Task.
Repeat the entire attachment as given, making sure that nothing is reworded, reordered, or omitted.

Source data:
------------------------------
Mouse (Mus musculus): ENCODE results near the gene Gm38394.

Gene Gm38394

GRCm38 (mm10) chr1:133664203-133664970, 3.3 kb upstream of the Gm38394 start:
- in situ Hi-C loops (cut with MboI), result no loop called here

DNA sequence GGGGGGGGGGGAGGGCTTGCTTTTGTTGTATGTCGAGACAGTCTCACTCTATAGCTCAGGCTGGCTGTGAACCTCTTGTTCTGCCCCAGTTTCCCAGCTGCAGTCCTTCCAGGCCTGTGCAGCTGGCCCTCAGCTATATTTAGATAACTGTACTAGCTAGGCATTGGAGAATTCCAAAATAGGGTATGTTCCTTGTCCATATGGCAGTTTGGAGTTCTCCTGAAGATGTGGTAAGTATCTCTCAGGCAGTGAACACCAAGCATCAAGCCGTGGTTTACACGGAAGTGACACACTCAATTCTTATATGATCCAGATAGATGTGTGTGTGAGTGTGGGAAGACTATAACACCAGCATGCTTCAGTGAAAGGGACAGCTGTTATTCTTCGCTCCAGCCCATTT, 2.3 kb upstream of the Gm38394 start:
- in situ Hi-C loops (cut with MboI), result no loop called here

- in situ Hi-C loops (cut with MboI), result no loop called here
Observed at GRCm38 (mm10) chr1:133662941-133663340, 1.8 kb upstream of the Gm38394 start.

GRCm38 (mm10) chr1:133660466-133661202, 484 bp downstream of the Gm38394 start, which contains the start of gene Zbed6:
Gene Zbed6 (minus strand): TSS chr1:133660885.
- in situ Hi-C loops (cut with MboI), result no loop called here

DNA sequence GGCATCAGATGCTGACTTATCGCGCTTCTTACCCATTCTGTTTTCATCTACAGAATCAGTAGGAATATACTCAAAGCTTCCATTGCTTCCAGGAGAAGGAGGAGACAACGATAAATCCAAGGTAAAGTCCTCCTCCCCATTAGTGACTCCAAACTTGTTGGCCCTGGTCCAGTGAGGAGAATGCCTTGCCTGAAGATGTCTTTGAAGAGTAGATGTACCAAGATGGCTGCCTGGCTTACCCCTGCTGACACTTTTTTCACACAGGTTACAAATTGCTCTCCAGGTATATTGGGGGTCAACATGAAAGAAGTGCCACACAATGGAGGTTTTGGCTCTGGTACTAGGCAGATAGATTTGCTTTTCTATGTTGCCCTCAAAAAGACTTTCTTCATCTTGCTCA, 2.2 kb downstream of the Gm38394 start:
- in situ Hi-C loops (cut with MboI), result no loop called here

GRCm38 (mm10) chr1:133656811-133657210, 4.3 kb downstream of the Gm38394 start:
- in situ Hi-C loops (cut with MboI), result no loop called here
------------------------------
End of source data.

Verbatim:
Mouse (Mus musculus): ENCODE results near the gene Gm38394.

Gene Gm38394

GRCm38 (mm10) chr1:133664203-133664970, 3.3 kb upstream of the Gm38394 start:
- in situ Hi-C loops (cut with MboI), result no loop called here

DNA sequence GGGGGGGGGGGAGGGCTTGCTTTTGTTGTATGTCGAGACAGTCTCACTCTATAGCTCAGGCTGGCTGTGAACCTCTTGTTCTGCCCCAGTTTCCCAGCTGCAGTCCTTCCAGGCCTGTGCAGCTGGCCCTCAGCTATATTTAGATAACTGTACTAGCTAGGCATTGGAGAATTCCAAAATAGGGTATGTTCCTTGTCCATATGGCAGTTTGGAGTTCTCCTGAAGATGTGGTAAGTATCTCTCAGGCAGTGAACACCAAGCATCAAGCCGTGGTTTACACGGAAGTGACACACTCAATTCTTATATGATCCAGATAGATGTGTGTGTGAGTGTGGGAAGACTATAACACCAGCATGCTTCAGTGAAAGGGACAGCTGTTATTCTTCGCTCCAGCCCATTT, 2.3 kb upstream of the Gm38394 start:
- in situ Hi-C loops (cut with MboI), result no loop called here

- in situ Hi-C loops (cut with MboI), result no loop called here
Observed at GRCm38 (mm10) chr1:133662941-133663340, 1.8 kb upstream of the Gm38394 start.

GRCm38 (mm10) chr1:133660466-133661202, 484 bp downstream of the Gm38394 start, which contains the start of gene Zbed6:
Gene Zbed6 (minus strand): TSS chr1:133660885.
- in situ Hi-C loops (cut with MboI), result no loop called here

DNA sequence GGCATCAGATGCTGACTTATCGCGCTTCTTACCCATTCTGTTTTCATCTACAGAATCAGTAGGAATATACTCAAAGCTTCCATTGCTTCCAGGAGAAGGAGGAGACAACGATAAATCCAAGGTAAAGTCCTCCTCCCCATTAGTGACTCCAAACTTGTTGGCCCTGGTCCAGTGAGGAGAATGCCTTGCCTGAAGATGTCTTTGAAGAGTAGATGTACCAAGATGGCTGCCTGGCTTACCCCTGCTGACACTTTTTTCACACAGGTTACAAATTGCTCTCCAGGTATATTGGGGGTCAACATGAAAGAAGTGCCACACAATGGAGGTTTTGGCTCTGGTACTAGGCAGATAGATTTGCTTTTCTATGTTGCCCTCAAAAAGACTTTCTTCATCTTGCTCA, 2.2 kb downstream of the Gm38394 start:
- in situ Hi-C loops (cut with MboI), result no loop called here

GRCm38 (mm10) chr1:133656811-133657210, 4.3 kb downstream of the Gm38394 start:
- in situ Hi-C loops (cut with MboI), result no loop called here